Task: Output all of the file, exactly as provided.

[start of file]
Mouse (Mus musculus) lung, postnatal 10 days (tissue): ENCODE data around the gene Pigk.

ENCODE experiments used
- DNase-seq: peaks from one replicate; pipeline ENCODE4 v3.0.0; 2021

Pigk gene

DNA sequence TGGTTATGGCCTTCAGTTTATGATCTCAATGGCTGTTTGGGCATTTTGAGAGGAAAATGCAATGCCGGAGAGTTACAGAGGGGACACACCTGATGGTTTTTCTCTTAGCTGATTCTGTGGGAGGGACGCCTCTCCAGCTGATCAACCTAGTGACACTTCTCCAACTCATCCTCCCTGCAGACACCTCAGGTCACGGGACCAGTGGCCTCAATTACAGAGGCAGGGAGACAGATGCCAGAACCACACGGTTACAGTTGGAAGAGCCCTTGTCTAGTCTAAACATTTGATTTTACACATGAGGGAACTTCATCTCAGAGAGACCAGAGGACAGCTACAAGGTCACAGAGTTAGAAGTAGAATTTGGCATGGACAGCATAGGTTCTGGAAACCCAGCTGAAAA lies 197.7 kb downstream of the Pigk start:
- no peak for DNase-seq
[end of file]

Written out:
Mouse (Mus musculus) lung, postnatal 10 days (tissue): ENCODE data around the gene Pigk.

ENCODE experiments used
- DNase-seq: peaks from one replicate; pipeline ENCODE4 v3.0.0; 2021

Pigk gene

DNA sequence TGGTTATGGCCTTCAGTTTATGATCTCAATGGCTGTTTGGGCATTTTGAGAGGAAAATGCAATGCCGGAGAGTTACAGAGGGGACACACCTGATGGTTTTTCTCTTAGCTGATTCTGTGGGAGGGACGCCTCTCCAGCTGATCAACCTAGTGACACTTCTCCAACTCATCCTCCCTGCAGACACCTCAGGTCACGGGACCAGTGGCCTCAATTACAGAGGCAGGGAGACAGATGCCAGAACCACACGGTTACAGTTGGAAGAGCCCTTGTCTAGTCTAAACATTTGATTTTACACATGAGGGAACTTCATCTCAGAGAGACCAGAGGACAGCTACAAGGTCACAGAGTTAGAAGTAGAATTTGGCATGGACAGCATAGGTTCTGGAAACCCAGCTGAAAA lies 197.7 kb downstream of the Pigk start:
- no peak for DNase-seq